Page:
The Spaniards inherited this mouth-watering dish, which they call Polvorones a la Andaluza, from the Arabs. The ingredients of both versions are still basically the same.

1 1/2 cups butter
1 3/4 cups confectioner’s sugar
1 teaspoon orange blossom water (mazahar)
1 egg yolk
3 cups flour
40 blanched almonds

Place butter, 1 1/2 cups of the confectioner’s sugar, orange blossom water and egg yolk in a blender then blend for 1 minute. Transfer to a mixing bowl then gradually add flour while mixing with fingers, until smooth dough is formed.

Form dough into 40 balls, a little smaller than a walnut, then place on an un-greased cookie sheet and flatten slightly to about 1/2-inch thickness. Press an almond on each piece, then bake in a 300˚F preheated oven for 20 minutes or until bottoms turn light brown. Remove from oven and allow to cool.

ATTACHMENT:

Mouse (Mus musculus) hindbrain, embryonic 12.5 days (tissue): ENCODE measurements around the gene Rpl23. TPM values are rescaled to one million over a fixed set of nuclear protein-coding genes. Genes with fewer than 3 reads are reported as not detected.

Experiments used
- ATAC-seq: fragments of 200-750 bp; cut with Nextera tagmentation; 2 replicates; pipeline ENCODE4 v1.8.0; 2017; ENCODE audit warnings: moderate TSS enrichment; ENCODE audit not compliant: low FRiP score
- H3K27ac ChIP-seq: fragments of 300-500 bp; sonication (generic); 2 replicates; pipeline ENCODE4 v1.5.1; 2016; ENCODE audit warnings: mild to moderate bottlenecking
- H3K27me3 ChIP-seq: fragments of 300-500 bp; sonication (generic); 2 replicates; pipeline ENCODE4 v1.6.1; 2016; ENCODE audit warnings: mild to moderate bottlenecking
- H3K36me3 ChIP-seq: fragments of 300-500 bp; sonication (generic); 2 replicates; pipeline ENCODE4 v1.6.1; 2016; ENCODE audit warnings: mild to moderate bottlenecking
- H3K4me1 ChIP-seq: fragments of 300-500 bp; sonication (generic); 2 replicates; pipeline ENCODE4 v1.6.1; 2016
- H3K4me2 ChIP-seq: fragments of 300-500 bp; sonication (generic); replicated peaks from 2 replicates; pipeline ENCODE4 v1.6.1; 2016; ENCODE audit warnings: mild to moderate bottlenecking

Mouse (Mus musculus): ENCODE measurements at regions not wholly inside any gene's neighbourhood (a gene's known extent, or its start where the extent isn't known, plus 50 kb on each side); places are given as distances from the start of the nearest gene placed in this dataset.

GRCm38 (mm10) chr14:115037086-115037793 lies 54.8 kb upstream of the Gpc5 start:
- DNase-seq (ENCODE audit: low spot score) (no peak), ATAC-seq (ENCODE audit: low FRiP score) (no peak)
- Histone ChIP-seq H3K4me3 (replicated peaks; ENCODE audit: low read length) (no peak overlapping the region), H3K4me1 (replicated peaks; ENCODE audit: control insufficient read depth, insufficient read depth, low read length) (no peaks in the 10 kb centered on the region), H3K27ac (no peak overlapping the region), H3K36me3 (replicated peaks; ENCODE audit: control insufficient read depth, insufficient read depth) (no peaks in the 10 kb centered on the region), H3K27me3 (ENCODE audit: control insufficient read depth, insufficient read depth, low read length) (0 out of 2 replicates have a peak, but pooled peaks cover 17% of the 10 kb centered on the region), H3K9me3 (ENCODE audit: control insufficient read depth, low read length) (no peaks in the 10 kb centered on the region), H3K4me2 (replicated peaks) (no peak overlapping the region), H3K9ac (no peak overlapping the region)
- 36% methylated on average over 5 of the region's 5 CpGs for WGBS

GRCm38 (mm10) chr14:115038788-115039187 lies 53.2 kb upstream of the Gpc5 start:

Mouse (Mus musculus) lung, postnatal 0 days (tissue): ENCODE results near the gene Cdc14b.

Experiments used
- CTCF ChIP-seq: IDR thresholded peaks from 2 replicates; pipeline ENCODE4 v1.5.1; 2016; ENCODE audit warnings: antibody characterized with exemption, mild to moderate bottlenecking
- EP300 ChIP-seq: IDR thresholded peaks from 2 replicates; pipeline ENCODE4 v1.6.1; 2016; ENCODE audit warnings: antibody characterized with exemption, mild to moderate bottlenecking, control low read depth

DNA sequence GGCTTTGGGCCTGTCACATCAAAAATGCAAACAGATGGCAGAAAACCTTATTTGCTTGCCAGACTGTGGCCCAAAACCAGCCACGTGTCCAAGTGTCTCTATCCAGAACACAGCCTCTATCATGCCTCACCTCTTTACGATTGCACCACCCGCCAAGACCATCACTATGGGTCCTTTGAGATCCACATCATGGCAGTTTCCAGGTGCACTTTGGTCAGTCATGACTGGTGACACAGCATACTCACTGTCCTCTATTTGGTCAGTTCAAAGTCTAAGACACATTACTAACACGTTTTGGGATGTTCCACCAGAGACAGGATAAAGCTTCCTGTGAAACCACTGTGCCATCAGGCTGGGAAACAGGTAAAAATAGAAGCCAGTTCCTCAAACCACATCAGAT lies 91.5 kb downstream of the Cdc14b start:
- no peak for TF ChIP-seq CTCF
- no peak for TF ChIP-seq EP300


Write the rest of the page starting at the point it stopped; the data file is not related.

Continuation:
Sprinkle with the remaining confectioner’s sugar; then serve or store.

Note: The ghurayba may feel soft at the end of baking time, but they will harden as they cool.


Whips of Aleppo: Karabij Halab


1/2 cup finely ground pistachios
1 cup sugar
6 tablespoons milk
1 teaspoon rose water
1 pound fine semolina
1/2 cup butter, softened
1 teaspoon mahlab (found in Middle Eastern grocery stores)
1 package yeast dissolved with 1 tablespoon sugar in 1/4 cup warm water and allow to sit for 10 minutes until frothyWhipped cream (optional)

Combine pistachio, 1/4 cup of the sugar, 2 tablespoons of the milk and rose water to make a filling then set aside.

In another bowl, mix together semolina, butter, remaining sugar and mahlab with fingertips, making sure that butter is mixed well. Form a well then pour in remaining milk and yeast. Knead into dough, adding a little more milk if needed, then cover with plastic and refrigerate for 30 minutes.